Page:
I know that I’ve alluded to it a lot lately, but this was a really busy summer for me with work. I was working on several clients simultaneously, and just a few days after work on my last two projects concluded, I’m already staffed somewhere new. No breaks for me, but I’m okay with that – the work I’m doing lately is so awesome that I will give up as much vacation as needed to keep doing it!
Most of the consulting I do is confidential – we don’t really disclose either who our clients are or the work that we’re doing for them. I love when my projects have really tangible outcomes, but sometimes it can be frustrating not to be able to tell my friends and family exactly what I’m doing – especially when those projects are all over the news. But this summer, I got to work on a pro-bono initiative for the Colorado Innovation Network (COIN), which is a division of the State of Colorado’s Office of Economic Development and International Trade. Specifically, I got to write a report that was published with my name right on it – so with anonymity aside, I’m really proud to be able to share the fruits of my labor with all of you!
For the last few years, COIN has published an annual “innovation index” that looks at various stats and figures identified as markers for innovation. In the past, they’ve divided the report into four pillars of innovation: Talent, Ideas, Capital, and Entrepreneurship. This year, rather than updating last year’s stats, COIN decided to go a different way and instead publish a deep dive into the talent pillar… and I was lucky enough to be invited to author the report.
In order to write The 2015 Innovation Report: Talent in Colorado, I traveled all over the state to interview influential leaders in business, government, and the nonprofit sector. I was fortunate to get to know a lot of incredibly brilliant people in the course of writing the report, and some of their ideas and the research I did about the workforce of the future really surprised me and gave me new perspective. For example:
– Only 47% of Coloradans were born in-state; Colorado is ranked 5th highest among all U.S. states for net migration. I certainly know that Colorado is a great place to live (and think that everyone else should move here too), but it was neat to see that a lot of others agree with me and have migrated here as well!
– With all the talent in Colorado, it’s very possible to find a college-educated person to work at a job for which they’re overqualified… but if you’re hiring, say, a law school graduate to work as a fast food cashier, that’s just going to increase the likelihood that they leave for an opportunity that’s a better skills match. On the flip side, there are a lot of trade jobs that pay quite well and don’t require a college degree to succeed – so perhaps rather than encouraging everyone to go to college regardless of what they want to do, we should look at the European apprenticeship model and look for ways to remove the stigma from those who pursue alternate pathways to employment. Within Colorado, the governor has actually just created a commission to do just that! (But will I tell my own children they have to go to college? I could argue either side of that debate now, particularly since the cost of going to college can be so prohibitive as to lock someone into a job they don’t want just to be able to pay off their debt, rather than actually giving them the choices for which they went to college in the first place.) The debate between traditional and non-traditional education was one of the most fascinating parts of the report, and definitely something I hadn’t given much thought to before this summer.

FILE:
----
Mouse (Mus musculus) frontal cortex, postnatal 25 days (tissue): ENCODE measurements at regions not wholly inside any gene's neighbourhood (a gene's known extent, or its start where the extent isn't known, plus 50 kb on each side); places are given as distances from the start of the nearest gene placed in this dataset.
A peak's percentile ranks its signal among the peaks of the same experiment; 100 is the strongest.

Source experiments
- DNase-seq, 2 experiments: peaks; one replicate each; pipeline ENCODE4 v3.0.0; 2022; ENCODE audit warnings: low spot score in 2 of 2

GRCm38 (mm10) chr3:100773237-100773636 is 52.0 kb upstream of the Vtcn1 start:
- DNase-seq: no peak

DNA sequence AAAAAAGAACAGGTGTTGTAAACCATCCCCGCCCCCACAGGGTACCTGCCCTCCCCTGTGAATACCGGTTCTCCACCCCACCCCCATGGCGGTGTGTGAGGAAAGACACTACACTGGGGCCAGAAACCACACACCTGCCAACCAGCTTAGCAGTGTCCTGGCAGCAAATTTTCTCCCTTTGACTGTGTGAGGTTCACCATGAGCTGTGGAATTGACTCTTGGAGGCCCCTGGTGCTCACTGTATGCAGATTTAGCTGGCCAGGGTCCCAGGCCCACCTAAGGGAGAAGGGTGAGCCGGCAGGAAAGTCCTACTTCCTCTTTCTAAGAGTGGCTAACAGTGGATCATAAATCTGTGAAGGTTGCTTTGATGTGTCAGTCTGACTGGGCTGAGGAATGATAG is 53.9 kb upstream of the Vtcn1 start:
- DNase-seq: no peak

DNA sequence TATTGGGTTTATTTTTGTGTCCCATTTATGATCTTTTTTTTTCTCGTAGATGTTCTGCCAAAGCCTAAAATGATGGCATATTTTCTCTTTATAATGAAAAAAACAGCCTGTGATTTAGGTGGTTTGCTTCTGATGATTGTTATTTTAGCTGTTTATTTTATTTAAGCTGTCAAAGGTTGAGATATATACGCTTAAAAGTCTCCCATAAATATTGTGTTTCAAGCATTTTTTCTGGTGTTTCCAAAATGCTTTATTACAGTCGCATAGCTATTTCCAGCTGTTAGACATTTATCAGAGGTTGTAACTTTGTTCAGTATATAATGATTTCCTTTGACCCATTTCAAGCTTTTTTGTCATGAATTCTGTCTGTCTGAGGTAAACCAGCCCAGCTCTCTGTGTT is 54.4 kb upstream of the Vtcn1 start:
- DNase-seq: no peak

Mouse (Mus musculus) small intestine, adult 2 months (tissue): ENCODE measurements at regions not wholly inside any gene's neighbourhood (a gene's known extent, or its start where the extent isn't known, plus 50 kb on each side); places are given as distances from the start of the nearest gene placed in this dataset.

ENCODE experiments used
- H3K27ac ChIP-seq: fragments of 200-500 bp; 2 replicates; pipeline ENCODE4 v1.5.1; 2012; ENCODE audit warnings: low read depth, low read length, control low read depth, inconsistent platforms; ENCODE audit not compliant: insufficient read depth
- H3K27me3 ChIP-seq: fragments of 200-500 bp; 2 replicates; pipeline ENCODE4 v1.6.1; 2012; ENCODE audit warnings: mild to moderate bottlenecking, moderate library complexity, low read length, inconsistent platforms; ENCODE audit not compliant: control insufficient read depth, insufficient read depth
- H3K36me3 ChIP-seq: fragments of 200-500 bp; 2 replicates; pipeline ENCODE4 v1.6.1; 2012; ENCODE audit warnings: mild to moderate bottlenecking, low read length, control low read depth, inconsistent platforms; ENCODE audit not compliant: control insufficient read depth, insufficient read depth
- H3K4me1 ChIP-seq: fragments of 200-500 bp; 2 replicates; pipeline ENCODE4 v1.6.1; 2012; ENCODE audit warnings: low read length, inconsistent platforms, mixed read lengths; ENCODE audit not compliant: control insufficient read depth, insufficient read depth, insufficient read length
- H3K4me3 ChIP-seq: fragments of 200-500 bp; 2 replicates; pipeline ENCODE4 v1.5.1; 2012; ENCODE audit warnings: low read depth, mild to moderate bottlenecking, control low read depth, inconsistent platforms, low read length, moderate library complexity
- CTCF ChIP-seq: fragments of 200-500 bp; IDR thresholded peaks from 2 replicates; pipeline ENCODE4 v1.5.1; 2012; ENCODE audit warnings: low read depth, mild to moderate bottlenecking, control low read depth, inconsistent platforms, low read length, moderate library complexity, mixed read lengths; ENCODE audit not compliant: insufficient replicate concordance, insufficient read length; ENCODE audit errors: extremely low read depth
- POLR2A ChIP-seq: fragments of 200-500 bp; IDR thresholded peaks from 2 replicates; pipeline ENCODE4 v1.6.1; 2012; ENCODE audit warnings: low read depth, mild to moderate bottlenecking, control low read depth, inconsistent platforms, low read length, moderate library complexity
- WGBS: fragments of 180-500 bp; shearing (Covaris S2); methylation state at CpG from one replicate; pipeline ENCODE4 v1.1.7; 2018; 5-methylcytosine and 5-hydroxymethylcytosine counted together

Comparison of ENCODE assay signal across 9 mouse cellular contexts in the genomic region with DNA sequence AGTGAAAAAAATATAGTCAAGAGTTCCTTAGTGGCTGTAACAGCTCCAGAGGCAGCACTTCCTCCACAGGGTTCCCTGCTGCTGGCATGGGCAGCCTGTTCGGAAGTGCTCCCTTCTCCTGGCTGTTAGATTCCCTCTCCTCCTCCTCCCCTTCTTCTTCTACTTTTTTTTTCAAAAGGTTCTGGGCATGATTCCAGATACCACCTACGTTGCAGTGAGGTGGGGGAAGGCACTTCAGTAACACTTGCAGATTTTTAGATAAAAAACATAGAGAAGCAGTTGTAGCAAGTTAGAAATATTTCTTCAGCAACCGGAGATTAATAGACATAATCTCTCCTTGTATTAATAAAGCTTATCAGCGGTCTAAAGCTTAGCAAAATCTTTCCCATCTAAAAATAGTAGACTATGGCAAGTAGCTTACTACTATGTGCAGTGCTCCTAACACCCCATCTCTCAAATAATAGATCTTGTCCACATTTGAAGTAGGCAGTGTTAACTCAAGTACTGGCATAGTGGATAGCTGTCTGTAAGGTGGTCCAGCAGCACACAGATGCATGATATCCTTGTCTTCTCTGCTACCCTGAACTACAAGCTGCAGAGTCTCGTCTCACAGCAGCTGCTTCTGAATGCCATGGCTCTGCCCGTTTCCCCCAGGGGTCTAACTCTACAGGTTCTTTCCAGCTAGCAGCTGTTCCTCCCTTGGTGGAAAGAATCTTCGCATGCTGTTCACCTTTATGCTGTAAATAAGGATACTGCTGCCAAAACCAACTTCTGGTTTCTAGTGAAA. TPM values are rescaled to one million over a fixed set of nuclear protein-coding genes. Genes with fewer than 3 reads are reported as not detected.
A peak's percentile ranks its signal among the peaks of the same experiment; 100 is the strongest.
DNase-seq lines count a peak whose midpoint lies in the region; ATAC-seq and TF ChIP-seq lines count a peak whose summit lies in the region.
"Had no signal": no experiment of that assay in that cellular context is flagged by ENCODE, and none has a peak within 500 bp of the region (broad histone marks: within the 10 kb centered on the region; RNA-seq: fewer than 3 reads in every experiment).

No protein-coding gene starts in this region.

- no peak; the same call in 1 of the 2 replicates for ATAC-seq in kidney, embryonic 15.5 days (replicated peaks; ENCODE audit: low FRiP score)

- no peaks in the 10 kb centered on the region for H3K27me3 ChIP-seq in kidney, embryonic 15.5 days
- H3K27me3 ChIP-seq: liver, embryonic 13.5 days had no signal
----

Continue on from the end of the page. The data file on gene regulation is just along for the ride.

– Millennials are now the most populous generation in the workforce – which means that their demands are here to stay and will need to be accommodated. Although I’m a Millennial myself, I had often looked at requests for flexibility as overly entitled (really, I prefer to think of myself as part of the Oregon Trail generation). So I was intrigued to see how flexibility can help an employer just as much as an employee, and just how many options there are for businesses to adapt flexibility policies for their own work environment. Key takeaway: as much as we like to be “fair”, implementing policies in a blanket manner doesn’t really do anyone any good.
Overall, this report was fascinating to write – and I am really intrigued to see its economic impact in attracting more businesses to the state of Colorado in the coming years.